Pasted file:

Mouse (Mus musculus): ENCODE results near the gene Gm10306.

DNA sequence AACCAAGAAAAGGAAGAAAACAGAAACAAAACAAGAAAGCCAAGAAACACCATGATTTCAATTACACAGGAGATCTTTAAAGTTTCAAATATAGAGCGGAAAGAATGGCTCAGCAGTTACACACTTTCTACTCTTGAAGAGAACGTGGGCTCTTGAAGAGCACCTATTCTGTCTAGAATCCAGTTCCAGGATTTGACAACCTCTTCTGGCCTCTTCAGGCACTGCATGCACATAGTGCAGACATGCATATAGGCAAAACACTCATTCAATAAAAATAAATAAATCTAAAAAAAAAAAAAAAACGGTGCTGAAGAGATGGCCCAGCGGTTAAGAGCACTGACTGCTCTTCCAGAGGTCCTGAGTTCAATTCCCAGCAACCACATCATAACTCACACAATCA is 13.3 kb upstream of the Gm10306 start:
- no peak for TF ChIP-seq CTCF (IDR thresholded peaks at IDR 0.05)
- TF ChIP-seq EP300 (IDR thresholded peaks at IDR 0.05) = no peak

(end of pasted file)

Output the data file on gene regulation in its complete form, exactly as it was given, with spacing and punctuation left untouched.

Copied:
Mouse (Mus musculus): ENCODE results near the gene Gm10306.

DNA sequence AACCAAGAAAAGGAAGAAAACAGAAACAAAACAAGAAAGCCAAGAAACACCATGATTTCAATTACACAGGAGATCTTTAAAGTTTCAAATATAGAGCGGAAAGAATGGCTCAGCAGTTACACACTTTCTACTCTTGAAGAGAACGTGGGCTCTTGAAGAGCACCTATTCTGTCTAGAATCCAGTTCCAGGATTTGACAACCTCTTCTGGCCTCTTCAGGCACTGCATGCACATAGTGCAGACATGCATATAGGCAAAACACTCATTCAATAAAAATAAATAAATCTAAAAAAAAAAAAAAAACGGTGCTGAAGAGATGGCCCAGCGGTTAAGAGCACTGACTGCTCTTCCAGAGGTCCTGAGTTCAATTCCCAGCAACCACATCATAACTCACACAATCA is 13.3 kb upstream of the Gm10306 start:
- no peak for TF ChIP-seq CTCF (IDR thresholded peaks at IDR 0.05)
- TF ChIP-seq EP300 (IDR thresholded peaks at IDR 0.05) = no peak